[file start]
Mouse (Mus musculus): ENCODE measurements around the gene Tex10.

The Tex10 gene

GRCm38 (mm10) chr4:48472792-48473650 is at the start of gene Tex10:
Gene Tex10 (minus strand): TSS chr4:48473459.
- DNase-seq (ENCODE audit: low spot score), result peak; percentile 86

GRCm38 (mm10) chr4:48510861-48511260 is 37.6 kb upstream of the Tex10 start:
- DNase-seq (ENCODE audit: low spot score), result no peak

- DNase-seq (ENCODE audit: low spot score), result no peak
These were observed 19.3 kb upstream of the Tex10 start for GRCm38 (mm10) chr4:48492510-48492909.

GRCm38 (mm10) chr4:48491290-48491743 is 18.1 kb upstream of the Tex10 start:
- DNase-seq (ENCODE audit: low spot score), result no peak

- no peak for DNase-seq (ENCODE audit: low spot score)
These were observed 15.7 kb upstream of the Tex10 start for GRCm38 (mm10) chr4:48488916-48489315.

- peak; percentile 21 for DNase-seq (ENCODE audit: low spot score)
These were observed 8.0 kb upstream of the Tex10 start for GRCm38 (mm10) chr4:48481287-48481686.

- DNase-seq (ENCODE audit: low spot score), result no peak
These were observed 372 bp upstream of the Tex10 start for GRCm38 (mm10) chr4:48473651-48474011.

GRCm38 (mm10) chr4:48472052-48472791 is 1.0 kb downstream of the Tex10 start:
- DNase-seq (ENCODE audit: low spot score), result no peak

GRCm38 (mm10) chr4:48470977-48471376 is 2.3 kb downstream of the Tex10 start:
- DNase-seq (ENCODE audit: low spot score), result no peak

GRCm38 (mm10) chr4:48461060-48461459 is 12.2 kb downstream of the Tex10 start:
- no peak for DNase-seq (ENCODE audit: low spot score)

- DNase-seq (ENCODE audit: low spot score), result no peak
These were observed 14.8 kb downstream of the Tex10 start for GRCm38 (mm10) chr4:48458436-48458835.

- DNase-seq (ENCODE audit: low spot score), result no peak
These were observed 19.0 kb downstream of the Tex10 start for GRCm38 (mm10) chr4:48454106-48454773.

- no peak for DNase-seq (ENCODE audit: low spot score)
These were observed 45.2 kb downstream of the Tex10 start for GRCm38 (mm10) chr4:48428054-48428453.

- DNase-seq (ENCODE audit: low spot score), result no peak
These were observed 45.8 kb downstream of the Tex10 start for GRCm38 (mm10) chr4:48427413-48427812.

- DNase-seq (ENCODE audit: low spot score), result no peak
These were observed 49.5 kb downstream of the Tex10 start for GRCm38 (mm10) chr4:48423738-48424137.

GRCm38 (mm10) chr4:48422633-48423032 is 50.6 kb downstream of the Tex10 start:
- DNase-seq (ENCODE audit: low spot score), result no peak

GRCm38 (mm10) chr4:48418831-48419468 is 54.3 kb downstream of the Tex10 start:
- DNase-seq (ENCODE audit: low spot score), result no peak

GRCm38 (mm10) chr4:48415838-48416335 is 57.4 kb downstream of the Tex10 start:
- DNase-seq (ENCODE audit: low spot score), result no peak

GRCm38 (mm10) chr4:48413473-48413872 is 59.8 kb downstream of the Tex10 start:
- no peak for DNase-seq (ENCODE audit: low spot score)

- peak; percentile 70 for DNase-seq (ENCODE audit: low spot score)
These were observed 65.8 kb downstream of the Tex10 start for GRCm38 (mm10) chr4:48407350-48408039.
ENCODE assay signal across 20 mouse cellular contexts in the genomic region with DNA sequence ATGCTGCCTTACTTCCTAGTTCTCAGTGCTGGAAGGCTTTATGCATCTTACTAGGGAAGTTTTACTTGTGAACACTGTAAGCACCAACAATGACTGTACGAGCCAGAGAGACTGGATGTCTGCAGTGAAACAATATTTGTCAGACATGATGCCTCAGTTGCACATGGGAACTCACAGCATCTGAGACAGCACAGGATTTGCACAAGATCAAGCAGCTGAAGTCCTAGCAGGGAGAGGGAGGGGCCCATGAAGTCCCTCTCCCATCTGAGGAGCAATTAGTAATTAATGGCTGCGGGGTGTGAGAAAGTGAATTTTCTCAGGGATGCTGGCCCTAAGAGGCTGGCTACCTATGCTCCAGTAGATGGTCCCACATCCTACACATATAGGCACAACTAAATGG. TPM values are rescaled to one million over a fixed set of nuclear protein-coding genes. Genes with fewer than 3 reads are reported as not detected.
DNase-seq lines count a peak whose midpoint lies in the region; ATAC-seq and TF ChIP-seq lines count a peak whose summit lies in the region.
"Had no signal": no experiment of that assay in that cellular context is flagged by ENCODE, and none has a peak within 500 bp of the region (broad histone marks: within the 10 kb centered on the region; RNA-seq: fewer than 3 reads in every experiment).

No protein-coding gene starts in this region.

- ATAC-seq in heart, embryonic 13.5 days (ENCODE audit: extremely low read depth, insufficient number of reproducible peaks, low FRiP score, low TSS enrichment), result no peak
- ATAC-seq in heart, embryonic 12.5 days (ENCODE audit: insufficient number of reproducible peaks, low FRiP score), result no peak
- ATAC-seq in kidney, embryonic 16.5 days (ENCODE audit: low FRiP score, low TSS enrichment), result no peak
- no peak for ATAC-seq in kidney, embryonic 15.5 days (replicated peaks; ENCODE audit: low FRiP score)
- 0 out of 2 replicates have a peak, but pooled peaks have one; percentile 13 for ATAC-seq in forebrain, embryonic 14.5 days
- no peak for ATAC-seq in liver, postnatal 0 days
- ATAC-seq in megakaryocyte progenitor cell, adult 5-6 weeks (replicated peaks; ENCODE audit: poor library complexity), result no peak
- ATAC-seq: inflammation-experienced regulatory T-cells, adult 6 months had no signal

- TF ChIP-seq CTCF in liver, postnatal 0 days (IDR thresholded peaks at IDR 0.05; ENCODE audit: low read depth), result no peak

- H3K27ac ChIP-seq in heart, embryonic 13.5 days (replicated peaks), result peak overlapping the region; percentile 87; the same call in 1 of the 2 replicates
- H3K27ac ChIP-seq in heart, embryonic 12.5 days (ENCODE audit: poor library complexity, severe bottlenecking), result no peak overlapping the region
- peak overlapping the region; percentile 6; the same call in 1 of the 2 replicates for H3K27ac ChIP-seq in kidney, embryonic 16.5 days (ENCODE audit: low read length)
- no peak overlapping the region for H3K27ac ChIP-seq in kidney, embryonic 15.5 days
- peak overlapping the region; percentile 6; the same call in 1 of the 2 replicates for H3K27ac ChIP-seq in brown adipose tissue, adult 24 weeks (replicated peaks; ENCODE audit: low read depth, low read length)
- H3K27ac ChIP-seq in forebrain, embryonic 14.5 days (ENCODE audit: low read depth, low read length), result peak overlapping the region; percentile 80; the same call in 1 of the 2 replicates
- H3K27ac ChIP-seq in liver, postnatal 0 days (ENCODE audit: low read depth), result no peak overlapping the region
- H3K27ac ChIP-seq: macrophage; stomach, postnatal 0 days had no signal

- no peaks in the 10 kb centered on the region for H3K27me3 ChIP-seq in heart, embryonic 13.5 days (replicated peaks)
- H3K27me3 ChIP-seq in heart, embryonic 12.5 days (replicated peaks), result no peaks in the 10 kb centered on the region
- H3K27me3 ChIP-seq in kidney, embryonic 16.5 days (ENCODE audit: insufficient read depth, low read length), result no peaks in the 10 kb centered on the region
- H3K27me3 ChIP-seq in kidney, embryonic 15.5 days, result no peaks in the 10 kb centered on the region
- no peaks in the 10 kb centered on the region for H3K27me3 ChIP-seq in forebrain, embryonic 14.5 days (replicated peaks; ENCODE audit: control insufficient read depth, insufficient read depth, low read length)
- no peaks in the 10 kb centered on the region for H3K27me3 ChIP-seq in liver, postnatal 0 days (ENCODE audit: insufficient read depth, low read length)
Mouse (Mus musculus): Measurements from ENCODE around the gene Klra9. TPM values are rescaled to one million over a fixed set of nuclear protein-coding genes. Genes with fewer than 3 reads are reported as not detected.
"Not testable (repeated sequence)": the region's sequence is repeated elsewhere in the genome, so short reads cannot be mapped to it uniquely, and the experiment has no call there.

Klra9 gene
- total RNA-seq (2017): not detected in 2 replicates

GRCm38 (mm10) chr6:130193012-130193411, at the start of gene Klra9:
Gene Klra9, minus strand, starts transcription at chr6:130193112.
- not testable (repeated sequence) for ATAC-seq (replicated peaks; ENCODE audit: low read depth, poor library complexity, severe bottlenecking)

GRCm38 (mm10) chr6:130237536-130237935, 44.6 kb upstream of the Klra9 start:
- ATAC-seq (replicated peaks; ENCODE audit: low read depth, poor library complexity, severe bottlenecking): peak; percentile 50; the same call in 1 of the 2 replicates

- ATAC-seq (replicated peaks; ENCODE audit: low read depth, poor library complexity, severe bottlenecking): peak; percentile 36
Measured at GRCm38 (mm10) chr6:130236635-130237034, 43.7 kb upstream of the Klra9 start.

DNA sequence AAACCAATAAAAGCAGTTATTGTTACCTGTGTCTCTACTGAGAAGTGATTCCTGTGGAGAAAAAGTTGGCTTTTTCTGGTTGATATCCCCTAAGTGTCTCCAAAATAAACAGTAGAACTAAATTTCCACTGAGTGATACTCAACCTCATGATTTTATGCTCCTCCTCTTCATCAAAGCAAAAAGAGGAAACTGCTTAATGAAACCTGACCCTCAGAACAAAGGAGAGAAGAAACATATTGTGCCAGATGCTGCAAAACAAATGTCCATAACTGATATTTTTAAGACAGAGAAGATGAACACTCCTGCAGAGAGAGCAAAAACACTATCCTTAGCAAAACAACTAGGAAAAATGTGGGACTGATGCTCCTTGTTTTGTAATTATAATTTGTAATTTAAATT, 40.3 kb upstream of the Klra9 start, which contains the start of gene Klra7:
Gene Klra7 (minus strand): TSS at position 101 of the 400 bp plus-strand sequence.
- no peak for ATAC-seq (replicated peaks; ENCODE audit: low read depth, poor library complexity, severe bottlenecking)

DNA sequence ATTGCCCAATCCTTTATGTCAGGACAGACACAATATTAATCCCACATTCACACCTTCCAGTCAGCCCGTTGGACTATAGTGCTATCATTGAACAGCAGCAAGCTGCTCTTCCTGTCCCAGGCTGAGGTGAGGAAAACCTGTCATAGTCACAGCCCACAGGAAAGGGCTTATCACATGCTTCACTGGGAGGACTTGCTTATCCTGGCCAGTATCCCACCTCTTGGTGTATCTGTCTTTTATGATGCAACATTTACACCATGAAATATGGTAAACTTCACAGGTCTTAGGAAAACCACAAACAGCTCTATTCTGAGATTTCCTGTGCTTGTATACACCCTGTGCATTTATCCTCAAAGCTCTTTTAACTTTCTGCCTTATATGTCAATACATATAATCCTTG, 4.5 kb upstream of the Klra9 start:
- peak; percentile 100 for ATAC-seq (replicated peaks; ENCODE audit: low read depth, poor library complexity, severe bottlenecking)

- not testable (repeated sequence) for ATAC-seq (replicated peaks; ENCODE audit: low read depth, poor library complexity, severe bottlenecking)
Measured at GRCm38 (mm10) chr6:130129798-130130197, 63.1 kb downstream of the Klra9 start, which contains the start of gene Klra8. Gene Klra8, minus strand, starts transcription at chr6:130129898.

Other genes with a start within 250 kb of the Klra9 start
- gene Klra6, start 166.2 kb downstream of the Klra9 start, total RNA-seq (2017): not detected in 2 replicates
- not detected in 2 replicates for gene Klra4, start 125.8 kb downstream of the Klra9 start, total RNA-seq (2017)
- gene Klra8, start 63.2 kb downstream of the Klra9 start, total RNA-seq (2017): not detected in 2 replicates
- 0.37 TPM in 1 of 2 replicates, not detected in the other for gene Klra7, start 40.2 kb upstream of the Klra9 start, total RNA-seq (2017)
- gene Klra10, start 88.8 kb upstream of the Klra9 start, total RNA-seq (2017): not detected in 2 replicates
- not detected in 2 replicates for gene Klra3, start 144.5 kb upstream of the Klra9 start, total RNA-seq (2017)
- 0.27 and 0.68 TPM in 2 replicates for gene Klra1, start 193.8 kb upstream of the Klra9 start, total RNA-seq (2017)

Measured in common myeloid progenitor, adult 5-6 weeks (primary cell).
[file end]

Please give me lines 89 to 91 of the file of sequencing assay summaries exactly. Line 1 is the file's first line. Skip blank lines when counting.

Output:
Other genes with a start within 250 kb of the Klra9 start
- gene Klra6, start 166.2 kb downstream of the Klra9 start, total RNA-seq (2017): not detected in 2 replicates
- not detected in 2 replicates for gene Klra4, start 125.8 kb downstream of the Klra9 start, total RNA-seq (2017)